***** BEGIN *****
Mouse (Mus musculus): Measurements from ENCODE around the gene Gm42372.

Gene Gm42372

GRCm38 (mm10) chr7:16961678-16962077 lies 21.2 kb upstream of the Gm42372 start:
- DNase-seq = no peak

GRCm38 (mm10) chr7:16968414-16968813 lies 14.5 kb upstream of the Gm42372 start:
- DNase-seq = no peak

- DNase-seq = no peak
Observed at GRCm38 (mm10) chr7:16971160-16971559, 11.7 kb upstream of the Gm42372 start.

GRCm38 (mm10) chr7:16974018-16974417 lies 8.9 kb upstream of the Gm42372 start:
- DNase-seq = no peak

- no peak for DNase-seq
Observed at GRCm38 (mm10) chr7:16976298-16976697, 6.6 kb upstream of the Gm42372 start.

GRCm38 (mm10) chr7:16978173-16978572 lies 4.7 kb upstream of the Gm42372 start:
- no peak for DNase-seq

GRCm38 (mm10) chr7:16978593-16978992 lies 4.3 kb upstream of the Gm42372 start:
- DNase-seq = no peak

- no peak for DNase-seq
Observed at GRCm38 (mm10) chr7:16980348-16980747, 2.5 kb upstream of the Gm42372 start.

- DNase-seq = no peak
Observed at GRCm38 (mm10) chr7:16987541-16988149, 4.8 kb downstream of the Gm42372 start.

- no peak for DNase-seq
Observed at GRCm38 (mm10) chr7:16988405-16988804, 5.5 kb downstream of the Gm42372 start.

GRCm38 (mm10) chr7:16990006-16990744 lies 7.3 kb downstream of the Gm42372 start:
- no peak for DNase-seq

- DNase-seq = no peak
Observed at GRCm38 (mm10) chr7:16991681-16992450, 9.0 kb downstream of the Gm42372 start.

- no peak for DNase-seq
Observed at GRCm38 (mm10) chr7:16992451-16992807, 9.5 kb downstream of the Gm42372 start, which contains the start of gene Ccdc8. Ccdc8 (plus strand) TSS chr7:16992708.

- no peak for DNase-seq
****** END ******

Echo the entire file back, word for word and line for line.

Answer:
Mouse (Mus musculus): Measurements from ENCODE around the gene Gm42372.

Gene Gm42372

GRCm38 (mm10) chr7:16961678-16962077 lies 21.2 kb upstream of the Gm42372 start:
- DNase-seq = no peak

GRCm38 (mm10) chr7:16968414-16968813 lies 14.5 kb upstream of the Gm42372 start:
- DNase-seq = no peak

- DNase-seq = no peak
Observed at GRCm38 (mm10) chr7:16971160-16971559, 11.7 kb upstream of the Gm42372 start.

GRCm38 (mm10) chr7:16974018-16974417 lies 8.9 kb upstream of the Gm42372 start:
- DNase-seq = no peak

- no peak for DNase-seq
Observed at GRCm38 (mm10) chr7:16976298-16976697, 6.6 kb upstream of the Gm42372 start.

GRCm38 (mm10) chr7:16978173-16978572 lies 4.7 kb upstream of the Gm42372 start:
- no peak for DNase-seq

GRCm38 (mm10) chr7:16978593-16978992 lies 4.3 kb upstream of the Gm42372 start:
- DNase-seq = no peak

- no peak for DNase-seq
Observed at GRCm38 (mm10) chr7:16980348-16980747, 2.5 kb upstream of the Gm42372 start.

- DNase-seq = no peak
Observed at GRCm38 (mm10) chr7:16987541-16988149, 4.8 kb downstream of the Gm42372 start.

- no peak for DNase-seq
Observed at GRCm38 (mm10) chr7:16988405-16988804, 5.5 kb downstream of the Gm42372 start.

GRCm38 (mm10) chr7:16990006-16990744 lies 7.3 kb downstream of the Gm42372 start:
- no peak for DNase-seq

- DNase-seq = no peak
Observed at GRCm38 (mm10) chr7:16991681-16992450, 9.0 kb downstream of the Gm42372 start.

- no peak for DNase-seq
Observed at GRCm38 (mm10) chr7:16992451-16992807, 9.5 kb downstream of the Gm42372 start, which contains the start of gene Ccdc8. Ccdc8 (plus strand) TSS chr7:16992708.

- no peak for DNase-seq